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American Idol is one of the more wholesome shows on television.

Seriously, American Idol from the beginning has been unwittingly dishing out some rather profound personal and philosophical insight.

For the last few weeks we’ve watched people wandering in from the community and auditioning raw before Randy, Paula, and Simon with hopes of being selected to move on to the next stage in Hollywood, the auditioning hopefuls fall into four basic groups. The first are those who actually have enough talent on display or discernible cachet to be chosen to move up. Second are those who are pretty good, but not good enough to move up (we don’t see many of those on the broadcast—not enough drama). Third are those who know they are bad singers and are there for their fifteen minutes of fame or the thrill. Most of the lessons about American culture, though, come from the fourth category which is composed of those who really do think they are good, but are, in reality, atrocious by any objective measure.
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Poetry Friday #6: Ogden Nash

Forgive me for this, oh reader, but I'm feeling a bit impish today. Must be a Valentine's Day sugar hangover.

Today's poet is Ogden Nash, a twentieth-century poet known for pithy and humorous verse.  Lots of them are well-known ("Candy/is dandy/but liquor/is quicker"), but here's two of my favorites.

The Termite
Some primal termite knocked on wood
And tasted it, and found it good!
And that is why your Cousin May
Fell through the parlor floor today.
The Abominable Snowman

I’ve never seen an abominable snowman,
I’m hoping not to see one,
I’m also hoping, if I do,
That it will be a wee one.
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Floating Bridges and Movable Blessings

I’ve always had a fascination with bridges.

One of my favorites is the rainbow bridge that connects Niagara Falls, NY to Ontario, Canada. I came across it while driving from CA to MA early June 2004. Niagara Falls is an incredible place. I went on a gorgeous day and with tourist like myself, running around everywhere, it made for a very exciting time. (I looked out across the loud, rushing water in search of Bruce, from Bruce Almighty aboard the Maid of the Mist, but without luck of a sighting).

I was in awe at the size of the Rainbow Bridge when I first saw it. I’m not sure what fascinated me more about the bridge. Was it the height of it? The structure of the huge steal beams, holding it up? The magnitude of its size stretched out over the intensely thrashing waters below? Maybe the fact that it looks as if the bridge is coming right out of the hillside both in Ontario and in Niagara Falls. I don’t know.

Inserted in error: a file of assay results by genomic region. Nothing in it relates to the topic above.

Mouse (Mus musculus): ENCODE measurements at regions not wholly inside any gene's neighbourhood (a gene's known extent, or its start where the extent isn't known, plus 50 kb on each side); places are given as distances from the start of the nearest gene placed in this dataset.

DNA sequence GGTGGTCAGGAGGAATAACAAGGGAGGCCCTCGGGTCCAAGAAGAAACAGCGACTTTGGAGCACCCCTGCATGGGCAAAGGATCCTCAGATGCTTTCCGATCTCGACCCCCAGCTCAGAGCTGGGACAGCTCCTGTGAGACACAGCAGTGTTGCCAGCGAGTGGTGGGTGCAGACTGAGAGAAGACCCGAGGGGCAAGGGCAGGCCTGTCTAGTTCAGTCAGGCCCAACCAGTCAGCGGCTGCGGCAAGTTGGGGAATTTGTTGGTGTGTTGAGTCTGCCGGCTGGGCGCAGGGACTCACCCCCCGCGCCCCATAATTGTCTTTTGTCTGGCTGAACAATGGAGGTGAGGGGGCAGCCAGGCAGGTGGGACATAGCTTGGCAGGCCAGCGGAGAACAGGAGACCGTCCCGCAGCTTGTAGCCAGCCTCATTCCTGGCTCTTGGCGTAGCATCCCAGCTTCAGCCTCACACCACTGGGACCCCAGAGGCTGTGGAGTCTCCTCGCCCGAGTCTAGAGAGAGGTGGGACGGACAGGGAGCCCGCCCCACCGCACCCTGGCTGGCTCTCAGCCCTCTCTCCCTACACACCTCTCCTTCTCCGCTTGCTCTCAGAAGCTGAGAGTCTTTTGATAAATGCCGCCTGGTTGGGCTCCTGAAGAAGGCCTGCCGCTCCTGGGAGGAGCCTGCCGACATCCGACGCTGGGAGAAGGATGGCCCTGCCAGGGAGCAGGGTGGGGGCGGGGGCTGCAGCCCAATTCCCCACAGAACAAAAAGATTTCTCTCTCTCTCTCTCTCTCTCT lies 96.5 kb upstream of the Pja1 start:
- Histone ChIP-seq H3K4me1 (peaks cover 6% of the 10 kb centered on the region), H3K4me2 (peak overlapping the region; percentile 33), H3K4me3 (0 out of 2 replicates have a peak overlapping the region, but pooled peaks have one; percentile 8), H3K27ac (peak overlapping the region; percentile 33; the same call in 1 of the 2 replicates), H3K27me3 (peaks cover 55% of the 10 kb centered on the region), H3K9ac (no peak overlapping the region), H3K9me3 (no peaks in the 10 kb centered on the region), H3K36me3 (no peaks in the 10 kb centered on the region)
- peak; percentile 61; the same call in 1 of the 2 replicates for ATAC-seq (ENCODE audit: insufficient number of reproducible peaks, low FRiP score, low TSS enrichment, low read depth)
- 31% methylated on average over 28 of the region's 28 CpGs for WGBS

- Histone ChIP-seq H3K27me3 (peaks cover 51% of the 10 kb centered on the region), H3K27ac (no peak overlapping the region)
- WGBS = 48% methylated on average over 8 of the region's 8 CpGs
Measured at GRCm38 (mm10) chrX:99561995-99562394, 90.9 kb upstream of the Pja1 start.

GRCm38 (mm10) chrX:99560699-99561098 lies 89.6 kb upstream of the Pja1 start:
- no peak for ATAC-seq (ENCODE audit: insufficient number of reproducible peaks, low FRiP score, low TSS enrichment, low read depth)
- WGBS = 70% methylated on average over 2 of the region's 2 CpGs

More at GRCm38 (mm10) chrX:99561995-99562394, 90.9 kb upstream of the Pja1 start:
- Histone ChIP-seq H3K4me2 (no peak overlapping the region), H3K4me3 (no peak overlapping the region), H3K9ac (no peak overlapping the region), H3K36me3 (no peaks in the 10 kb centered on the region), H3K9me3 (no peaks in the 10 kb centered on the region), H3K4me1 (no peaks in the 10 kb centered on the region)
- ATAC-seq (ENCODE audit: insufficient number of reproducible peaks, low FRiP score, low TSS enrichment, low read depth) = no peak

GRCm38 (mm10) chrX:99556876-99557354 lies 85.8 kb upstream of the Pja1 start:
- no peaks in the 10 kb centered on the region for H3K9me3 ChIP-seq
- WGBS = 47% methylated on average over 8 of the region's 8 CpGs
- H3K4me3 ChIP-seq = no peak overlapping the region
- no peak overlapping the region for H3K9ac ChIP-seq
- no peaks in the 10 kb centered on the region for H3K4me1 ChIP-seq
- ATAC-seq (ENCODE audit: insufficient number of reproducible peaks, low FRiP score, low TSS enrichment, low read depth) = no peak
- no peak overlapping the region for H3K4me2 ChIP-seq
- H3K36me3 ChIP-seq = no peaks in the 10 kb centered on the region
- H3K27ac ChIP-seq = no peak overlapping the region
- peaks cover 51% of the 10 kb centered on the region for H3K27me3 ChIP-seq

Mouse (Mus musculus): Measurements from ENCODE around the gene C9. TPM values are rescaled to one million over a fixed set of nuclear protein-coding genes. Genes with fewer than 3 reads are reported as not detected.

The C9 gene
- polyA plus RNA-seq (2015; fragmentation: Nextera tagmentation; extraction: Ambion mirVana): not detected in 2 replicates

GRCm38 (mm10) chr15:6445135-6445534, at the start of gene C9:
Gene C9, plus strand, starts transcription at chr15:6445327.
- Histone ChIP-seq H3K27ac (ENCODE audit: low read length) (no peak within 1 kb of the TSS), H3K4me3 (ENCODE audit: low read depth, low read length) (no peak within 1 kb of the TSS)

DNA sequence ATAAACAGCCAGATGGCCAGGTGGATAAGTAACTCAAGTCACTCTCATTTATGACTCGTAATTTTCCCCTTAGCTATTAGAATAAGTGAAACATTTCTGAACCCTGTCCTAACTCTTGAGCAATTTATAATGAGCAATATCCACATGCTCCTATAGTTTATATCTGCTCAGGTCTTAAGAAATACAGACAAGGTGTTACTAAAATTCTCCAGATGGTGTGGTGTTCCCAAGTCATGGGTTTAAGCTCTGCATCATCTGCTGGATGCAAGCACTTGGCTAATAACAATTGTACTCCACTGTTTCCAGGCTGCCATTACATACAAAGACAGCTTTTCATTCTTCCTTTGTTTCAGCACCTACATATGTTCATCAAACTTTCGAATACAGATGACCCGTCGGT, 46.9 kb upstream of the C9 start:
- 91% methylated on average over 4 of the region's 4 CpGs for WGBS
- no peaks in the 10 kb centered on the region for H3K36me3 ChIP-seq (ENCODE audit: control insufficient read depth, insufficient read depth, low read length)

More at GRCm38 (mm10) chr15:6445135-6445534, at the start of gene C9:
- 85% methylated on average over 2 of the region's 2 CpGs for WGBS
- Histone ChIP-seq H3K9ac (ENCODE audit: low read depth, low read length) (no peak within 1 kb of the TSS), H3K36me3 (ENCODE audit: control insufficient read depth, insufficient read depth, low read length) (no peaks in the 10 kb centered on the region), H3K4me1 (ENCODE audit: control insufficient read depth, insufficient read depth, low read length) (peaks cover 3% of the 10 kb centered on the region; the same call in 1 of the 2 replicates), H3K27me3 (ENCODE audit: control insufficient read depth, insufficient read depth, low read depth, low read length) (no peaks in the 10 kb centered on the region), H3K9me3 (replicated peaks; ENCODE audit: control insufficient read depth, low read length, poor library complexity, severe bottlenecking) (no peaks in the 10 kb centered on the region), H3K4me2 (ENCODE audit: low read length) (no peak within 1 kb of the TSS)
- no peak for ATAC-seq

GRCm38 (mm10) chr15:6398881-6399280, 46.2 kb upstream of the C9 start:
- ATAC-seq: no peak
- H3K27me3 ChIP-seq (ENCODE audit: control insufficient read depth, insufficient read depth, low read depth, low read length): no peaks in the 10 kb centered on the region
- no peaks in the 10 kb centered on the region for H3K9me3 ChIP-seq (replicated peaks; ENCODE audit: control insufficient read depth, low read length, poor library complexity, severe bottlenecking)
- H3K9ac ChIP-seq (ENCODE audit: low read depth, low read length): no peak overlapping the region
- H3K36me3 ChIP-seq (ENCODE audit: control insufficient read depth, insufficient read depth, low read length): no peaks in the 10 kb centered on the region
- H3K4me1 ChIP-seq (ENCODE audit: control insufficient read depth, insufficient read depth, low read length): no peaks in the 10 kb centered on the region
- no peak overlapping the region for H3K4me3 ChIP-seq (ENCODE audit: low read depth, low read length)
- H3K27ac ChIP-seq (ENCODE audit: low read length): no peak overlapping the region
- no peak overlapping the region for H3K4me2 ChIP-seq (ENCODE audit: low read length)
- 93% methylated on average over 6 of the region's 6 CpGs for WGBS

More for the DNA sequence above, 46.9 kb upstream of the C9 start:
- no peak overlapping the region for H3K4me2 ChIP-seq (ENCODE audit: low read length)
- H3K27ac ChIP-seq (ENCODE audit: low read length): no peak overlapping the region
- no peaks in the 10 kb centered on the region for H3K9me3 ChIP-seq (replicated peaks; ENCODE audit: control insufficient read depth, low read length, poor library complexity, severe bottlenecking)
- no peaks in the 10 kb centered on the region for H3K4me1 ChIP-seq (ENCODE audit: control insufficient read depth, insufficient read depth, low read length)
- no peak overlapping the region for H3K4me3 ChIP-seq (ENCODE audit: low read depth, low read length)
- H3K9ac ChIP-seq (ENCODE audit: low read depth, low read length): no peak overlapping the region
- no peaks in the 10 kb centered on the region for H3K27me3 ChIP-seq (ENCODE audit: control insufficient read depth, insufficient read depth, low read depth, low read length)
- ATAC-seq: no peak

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In Honor(?) of St. Valentine's Day

Most men (and women!) think that Valentine’s Day is about celebrating the love they share.

That is, however, an unfortunate delusion. Valentine’s Day is about love and romance in the same way that Shakespeare’s Hamlet is about molecular biology (namely, not at all).

Fundamentally, Valentine’s Day thrives upon a single motivation: masculine competition.

From the time most men can walk, the women in our lives have been preparing us for when we draw paychecks by putting us in Valentine’s Parties and creating competitions to see who could collect the most Valentine cards(I always did fairly well in these competitions—they were, unfortunately, no predictor of future success with women).

From the beginning, Valentine’s Day is not about romance—rather, it’s about out-doing everyone else in the class with the best baked goods and the coolest Valentine’s Cards.

Once we grow up, nothing changes for the men. The gifts become more expensive and the expectations more intense, but it’s the same game that we played in kindergarten: outdo every other male within shouting distance.

In other words, Valentine’s Day is simply a ploy by women to get what they really want from men—chocolates, flowers and shiny stones that cost too much—at least once a year.

This is all tongue in cheek. Women aren’t really that mercenary about Valentine’s Day. At least not that they would admit.

But there is something about the cultural expectations surrounding the day that inevitably cheapens the professions of love that occur. I know I’m dense about these matters, but I cannot for the life of me understand why otherwise sensible women insist upon acknowledging a day fabricated entirely by marketers from the greeting card, flower, and chocolate industries. At some point, the romantic ceases to become so when its expressions are swallowed up and sanitized by corporate America.